I have always believed that our day and yeshiva high schools are too focused on accumulating knowledge – what I label as “cerebral acquisition” – instead of dealing with emotions – one’s heart, feelings and sensitivities. We pile on our children tons of work consisting of memorization and we lose very often what makes us human; The emotions that we have, the friendships that we make, the hugs and support that we so need to survive as human beings.

There is a time when our children need to “unwind,” to take a rest from the vicissitudes of life and once again focus on what’s really important – our family and our loved ones.


This is perhaps one of the reasons we were given the gift of Shabbat. It is a pause in time. For a brief moment, as we usher in the Shabbat, time, as we know it, stands still. All our unpaid bills, office hassles, and professional aggravations are put on hold as we dedicate one day to God.

For six days prior, we pretend to believe that we are in control of our lives and our destiny. We think we have the power to make choices and to effect change in this world – that we are in control of our own destiny. Shabbat comes along and sobers us up. We look around at our families and loved ones and we realize that all that we think is important, all that we strive for during the workweek, is really unimportant. The vital elements of our lives are sitting right before us at our Shabbat table.

When I describe the central theme of Shabbat to my students, I always focus on that point – that Shabbat is a time when the Jewish people recognize their mortality and in essence declare that God is in control of the universe.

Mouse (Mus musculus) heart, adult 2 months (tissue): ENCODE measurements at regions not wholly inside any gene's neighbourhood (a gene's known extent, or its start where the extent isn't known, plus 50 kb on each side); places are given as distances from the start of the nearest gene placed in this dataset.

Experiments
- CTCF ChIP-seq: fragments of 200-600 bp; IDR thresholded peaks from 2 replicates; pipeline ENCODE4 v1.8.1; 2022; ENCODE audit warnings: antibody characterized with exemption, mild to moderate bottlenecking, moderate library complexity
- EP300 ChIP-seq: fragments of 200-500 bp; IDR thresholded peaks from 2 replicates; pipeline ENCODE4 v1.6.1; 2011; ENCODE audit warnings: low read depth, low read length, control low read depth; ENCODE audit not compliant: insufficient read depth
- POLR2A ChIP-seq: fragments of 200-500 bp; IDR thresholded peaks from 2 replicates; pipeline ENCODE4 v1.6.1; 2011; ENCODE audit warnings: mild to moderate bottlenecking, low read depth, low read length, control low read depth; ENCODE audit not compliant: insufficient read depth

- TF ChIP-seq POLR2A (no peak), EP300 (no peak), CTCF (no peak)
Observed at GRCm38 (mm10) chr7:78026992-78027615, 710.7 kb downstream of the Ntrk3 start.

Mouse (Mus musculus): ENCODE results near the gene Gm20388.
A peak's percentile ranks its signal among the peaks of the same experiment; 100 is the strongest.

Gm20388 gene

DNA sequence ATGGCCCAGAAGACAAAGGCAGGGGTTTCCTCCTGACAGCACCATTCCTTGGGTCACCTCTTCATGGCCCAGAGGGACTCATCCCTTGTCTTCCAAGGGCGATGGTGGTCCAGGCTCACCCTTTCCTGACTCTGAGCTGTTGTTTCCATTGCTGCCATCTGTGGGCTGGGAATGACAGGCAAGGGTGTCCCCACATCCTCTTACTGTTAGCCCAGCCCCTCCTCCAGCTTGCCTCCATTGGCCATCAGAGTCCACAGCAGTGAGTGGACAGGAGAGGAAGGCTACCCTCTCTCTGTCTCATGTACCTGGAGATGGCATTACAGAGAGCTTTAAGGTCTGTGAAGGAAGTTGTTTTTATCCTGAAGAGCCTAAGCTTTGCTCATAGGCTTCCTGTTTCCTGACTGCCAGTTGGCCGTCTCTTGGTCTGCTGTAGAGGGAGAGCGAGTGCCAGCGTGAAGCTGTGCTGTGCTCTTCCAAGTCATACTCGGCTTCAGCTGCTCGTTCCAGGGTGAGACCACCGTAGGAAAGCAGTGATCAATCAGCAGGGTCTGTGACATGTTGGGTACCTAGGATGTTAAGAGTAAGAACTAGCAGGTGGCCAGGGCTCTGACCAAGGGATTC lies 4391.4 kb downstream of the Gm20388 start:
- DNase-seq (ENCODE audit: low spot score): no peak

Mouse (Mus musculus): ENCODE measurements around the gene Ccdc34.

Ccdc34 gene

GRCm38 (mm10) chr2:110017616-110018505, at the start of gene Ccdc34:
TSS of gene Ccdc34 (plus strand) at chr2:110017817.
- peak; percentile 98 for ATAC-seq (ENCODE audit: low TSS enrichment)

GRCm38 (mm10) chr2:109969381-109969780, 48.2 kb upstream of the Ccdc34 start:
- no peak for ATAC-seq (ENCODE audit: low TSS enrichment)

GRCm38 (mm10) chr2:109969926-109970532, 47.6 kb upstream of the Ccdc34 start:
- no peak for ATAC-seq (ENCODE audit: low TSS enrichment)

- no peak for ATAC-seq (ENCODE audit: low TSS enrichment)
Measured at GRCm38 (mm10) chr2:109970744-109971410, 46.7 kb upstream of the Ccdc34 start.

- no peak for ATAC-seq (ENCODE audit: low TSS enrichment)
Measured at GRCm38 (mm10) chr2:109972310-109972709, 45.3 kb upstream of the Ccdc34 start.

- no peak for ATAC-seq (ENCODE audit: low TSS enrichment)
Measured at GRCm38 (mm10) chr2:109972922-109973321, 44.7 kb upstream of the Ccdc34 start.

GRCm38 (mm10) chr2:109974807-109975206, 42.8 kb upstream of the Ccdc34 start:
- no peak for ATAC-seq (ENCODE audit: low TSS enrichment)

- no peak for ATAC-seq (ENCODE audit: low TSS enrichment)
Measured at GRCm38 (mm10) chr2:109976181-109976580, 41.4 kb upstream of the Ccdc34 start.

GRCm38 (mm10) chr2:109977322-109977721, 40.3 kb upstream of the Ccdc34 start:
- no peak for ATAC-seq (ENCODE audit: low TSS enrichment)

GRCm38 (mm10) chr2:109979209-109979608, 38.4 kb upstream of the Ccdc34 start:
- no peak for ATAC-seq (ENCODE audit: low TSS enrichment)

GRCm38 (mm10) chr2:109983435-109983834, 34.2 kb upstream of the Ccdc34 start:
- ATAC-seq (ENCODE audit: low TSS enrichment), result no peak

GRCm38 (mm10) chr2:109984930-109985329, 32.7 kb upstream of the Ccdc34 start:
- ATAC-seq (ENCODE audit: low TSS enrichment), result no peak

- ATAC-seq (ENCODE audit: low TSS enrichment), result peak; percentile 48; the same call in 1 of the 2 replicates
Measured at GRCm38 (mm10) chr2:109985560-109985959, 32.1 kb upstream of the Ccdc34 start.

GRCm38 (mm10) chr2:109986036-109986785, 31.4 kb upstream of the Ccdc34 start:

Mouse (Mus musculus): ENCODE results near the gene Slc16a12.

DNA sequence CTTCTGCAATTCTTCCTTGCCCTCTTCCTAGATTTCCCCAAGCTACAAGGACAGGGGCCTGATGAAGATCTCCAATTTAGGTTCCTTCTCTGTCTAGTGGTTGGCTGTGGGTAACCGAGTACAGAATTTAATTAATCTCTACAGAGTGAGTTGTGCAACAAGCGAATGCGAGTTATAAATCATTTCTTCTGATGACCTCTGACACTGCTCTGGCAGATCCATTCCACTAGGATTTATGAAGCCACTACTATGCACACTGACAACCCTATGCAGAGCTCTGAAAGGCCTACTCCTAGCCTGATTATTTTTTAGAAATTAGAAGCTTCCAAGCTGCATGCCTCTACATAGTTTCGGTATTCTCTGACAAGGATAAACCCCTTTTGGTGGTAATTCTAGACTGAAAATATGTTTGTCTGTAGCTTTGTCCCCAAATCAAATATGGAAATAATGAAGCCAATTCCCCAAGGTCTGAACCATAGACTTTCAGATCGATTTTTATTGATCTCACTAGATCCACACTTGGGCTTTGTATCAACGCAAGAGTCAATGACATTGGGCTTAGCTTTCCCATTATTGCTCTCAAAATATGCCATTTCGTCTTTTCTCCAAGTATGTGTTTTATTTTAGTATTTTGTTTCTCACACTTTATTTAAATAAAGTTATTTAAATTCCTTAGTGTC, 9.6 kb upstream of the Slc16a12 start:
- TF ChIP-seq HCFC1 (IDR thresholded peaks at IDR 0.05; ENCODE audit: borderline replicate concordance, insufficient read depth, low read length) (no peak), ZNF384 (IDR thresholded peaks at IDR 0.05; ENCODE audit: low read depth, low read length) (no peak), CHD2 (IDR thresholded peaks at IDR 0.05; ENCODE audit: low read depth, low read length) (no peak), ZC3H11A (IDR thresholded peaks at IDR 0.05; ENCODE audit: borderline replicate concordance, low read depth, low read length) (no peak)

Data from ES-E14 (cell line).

Almighty God is truly the one who shapes our destiny and the destiny of the entire world. When Shabbat enters, we acknowledge this with modesty and introspection. We recognize that we are only a speck in this great world and only a small impression in the unfolding of time.

As an educator, I have always believed that teachers should realize this as well. Shabbat is not a time to burden students with extra homework assignments. Instead, it is a time for students to focus on their families and the interrelationships of a successful family. When we really get down to it, the basis of Judaism is centered around the family. Synagogues and day schools are both important but they play a secondary role compared to the importance of one’s family. The essence of Shabbat is the uniting of one’s family. Completing homework assignments only serves to take away from the spirit of the day.

In the secular world, this idea became a reality in the small town of Ridgewood, New Jersey. Parents were so concerned and involved with the success of their children that they loaded them down with every conceivable extracurricular activity. They became “hyper” parents, transporting their children to and from sports, music and dance activities, losing site that they were destroying the very essence and fiber of what a family should be. They finally recognized that they were working against themselves.

“Let’s plan a night where nothing is planned,” said Marcia Marra, the original organizer of this evening. The idea was “designed to let families do whatever they wanted.” This would be a time when families would focus solely on improving the dynamics of their family. No baseball games, no ballet lessons, no band or sports activities; just a time to relate to what is really important in life – loved ones and family.


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Rabbi Mordechai Weiss has been involved in Jewish education for the past forty-six years, serving as principal of various Hebrew day schools. He has received awards for his innovative programs and was chosen to receive the coveted Outstanding Principal award from the National Association of Private Schools. He now resides in Israel and is available for speaking engagements. Contact him at ravmordechai@aol.com or 914-368-5149.